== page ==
Dube, Shanta R; Anda, Robert F; Felitti, Vincent J; Edwards, Valerie J; Williamson, David F

    2002-02-01

    Intimate partner violence (IPV) damages a woman's physical and mental well-being, and indicates that her children are likely to experience abuse, neglect and other traumatic experiences. Adult HMO members completed a questionnaire about adverse childhood experiences (ACEs) including childhood abuse, neglect, and household dysfunction. We used their responses to retrospectively assess the relationship between witnessing intimate partner violence and experiencing any of the 9 ACEs and multiple ACEs (ACE score). Compared to persons who grew up with no domestic violence, the adjusted odds ratio for any individual ACE was approximately two to six times higher if IPV occurred (p < 0.05). There was a powerful graded increase in the prevalence of every category of ACE as the frequency of witnessing IPV increased. In addition, the total number of ACEs was increased dramatically for persons who had witnessed IPV during childhood. There was a positive graded risk for self-reported alcoholism, illicit drug use, i.v. drug use and depressed affect as the frequency of witnessing IPV increased. Identification of victims of IPV must include screening of their children for abuse, neglect and other types of adverse exposures, as well as recognition that substance abuse and depressed affect are likely consequences of witnessing IPV. Finally, this data strongly suggest that future studies, which focus on the effect of witnessing IPV on long-term health outcomes, may need to take into consideration the co-occurrence of multiple ACEs, which can also affect these outcomes. PMID:11991154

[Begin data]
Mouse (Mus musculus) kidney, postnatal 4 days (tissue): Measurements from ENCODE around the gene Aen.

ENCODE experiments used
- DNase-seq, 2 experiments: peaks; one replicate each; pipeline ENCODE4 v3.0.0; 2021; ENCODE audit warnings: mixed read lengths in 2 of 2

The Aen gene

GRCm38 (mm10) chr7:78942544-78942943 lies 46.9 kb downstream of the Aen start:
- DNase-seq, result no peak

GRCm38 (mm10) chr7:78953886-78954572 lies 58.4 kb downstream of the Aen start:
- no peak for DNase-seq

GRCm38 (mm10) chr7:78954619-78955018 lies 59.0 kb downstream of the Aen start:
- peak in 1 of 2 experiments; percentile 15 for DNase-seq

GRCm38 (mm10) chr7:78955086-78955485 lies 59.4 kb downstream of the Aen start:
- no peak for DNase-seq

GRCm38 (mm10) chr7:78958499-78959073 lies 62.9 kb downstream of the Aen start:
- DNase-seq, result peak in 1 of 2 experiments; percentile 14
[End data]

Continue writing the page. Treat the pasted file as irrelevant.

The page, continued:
8. Associations of food group and nutrient intake, diet quality, and meal sizes between adults and children in the same household: a cross-sectional analysis of U.S. households

    PubMed Central

    2011-01-01